How many of us think that the characters of children are immutable? Or that their personalities are written in stone beyond change? Can a kid behave differently, if the parent expects differently and conveys that to the child? Let us find out.
One day an elementary class teacher informed her students that according to a research survey, children with brown eyes were superior to those with blue eyes. For the rest of the day, the students behaved according to the new set of expectations. The kids with brown eyes outshined even the brightest students with blue eyes, who were shaken by the recent discovery.
The next day, the same teacher strolled into the classroom only to announce that this time there had been a terrible mix up in her papers and actually it was the blue-eyed child, who was smarter than the brown eyed one. The tables turned. This time the blue-eyed students crowed and excelled and the brown-eyed barely functioned, immobilized by shame and self-doubt.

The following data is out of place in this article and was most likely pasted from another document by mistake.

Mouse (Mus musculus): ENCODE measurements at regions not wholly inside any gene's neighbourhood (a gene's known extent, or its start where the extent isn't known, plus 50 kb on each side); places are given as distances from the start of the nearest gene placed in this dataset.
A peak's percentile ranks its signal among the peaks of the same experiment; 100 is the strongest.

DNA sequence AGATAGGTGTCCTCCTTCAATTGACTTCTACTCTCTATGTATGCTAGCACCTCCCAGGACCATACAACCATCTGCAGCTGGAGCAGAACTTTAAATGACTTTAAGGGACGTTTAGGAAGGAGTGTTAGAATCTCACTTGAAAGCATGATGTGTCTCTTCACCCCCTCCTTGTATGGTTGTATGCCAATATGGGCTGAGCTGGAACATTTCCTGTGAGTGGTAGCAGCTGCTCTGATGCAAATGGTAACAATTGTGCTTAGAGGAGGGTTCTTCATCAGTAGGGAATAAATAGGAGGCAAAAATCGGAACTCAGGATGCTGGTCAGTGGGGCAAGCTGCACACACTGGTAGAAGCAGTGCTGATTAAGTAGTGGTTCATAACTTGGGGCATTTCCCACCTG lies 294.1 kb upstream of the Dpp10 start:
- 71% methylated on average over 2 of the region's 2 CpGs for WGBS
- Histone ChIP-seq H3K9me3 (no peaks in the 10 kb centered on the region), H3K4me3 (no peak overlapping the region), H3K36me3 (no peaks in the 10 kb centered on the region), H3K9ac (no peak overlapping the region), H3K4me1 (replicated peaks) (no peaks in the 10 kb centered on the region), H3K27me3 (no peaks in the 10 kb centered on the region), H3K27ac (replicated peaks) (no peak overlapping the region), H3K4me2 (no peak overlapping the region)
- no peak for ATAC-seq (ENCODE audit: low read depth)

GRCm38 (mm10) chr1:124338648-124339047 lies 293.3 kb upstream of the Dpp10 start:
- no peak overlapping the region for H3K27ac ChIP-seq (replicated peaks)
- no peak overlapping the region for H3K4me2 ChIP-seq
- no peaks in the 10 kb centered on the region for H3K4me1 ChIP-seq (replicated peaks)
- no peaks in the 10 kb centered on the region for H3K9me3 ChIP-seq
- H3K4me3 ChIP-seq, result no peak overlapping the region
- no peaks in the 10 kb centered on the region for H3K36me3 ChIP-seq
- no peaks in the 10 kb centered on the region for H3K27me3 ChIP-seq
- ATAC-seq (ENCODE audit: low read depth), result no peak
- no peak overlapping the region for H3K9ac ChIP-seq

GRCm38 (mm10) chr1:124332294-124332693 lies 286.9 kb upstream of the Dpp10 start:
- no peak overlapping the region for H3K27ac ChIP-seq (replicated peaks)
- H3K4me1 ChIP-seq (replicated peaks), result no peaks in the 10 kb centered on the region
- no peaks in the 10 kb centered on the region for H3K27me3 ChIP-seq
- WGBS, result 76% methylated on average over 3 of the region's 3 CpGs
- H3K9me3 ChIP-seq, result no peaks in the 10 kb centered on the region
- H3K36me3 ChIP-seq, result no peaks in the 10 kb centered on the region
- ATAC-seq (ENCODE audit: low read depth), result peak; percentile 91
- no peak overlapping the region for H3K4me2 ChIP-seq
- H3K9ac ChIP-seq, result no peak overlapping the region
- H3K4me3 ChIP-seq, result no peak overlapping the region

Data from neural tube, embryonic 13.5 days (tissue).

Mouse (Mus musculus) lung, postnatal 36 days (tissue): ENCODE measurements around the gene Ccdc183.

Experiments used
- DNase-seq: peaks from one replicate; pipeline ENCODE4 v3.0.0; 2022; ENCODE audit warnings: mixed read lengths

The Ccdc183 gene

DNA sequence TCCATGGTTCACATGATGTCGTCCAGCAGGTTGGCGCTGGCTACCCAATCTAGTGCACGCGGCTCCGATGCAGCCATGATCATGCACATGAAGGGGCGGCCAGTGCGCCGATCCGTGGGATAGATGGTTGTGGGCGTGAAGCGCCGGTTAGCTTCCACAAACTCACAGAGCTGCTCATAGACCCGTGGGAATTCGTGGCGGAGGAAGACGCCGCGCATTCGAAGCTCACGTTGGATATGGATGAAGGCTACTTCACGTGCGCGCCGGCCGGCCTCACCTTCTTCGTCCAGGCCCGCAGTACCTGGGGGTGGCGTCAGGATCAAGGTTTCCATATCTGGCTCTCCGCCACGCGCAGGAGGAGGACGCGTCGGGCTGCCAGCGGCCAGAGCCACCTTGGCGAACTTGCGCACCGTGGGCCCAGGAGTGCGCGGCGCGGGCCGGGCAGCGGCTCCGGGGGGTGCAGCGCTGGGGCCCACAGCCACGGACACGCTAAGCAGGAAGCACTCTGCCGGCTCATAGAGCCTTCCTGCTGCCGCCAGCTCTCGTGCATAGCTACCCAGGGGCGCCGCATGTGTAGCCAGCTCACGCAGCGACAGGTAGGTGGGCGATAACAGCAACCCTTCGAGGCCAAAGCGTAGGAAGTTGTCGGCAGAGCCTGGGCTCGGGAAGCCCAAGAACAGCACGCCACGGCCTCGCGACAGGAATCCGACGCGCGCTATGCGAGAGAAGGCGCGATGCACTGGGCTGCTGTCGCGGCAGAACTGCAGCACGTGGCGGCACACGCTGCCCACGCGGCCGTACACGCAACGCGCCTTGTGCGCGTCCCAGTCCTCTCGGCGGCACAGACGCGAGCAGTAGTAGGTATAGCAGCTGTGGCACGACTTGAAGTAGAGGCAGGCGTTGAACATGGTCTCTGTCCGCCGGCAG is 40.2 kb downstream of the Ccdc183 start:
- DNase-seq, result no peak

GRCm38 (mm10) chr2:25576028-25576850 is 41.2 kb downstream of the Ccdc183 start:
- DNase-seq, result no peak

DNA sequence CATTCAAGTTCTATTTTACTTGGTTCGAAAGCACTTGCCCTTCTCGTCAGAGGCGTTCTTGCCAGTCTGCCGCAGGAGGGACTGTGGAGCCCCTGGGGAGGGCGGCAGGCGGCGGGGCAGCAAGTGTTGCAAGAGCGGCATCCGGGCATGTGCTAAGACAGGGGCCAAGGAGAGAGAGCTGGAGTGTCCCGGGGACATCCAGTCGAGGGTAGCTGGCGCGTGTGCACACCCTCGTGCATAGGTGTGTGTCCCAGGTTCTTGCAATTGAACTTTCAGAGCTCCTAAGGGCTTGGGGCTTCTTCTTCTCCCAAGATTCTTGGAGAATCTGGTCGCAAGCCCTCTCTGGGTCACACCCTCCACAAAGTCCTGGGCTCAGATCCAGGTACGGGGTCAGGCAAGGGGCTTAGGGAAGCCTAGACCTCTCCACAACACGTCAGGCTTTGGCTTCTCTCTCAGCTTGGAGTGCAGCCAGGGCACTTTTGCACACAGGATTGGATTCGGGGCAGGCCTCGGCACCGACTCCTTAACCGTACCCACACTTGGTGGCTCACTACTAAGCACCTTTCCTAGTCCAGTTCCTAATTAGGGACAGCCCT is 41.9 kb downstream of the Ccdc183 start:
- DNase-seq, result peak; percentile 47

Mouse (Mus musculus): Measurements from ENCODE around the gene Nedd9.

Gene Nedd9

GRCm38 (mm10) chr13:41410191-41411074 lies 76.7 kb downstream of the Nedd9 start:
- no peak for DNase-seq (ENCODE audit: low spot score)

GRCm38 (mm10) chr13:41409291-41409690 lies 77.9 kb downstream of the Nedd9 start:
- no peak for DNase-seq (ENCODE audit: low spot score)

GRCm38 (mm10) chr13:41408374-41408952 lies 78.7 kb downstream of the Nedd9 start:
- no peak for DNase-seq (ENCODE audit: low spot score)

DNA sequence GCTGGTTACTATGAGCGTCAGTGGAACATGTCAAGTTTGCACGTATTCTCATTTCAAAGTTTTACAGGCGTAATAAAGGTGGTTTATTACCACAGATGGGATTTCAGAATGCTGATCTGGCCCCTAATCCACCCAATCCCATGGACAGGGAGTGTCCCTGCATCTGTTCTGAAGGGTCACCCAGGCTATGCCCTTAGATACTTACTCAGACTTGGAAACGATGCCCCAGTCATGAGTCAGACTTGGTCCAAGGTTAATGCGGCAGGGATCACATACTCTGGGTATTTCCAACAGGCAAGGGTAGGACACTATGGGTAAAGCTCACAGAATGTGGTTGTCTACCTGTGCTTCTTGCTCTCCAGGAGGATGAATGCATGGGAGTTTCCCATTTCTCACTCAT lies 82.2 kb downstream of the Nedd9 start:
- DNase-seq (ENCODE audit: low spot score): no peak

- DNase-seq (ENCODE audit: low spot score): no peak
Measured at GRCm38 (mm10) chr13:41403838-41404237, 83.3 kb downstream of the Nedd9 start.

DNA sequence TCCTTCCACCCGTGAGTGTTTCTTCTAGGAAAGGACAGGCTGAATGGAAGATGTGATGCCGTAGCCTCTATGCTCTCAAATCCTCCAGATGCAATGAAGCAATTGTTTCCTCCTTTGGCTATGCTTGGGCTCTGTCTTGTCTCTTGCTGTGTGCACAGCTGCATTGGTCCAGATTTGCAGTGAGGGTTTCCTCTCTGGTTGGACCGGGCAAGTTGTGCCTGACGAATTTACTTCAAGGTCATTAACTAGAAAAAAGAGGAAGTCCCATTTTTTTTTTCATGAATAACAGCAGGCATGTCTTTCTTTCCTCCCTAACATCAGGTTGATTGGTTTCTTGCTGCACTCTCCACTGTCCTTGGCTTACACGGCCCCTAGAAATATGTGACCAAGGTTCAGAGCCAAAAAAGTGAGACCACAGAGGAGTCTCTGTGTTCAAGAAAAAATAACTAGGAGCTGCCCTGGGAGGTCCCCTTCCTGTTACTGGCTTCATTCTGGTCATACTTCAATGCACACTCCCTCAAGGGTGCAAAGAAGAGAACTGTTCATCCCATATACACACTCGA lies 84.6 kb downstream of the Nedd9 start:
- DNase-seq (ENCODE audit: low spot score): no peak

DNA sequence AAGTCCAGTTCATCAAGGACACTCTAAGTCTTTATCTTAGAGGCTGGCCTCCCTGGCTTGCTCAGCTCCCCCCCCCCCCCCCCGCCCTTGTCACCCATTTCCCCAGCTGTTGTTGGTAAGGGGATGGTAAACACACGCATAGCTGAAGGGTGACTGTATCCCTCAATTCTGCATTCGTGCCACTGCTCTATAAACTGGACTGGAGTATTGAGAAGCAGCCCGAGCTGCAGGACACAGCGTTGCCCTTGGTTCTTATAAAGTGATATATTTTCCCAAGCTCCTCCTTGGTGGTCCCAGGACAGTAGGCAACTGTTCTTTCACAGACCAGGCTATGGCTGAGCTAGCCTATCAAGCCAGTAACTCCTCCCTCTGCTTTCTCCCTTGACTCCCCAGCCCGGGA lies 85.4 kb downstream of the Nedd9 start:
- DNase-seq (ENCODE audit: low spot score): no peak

“How parents and teachers talk tells a child how they feel about him. Their statements affect his self-esteem and self-worth. To a large extent, their language determines his destiny.” (Haim Ginott)
Situation 1: Amna the Chatterbox
Amna is a child who talks non-stop. It can be annoying and even embarrassing for her parents at times. Naturally, sometimes they snap at her.
Parent: “Amna, you are such a blabber mouth. Can anyone ever get a chance to utter a word in your presence?”
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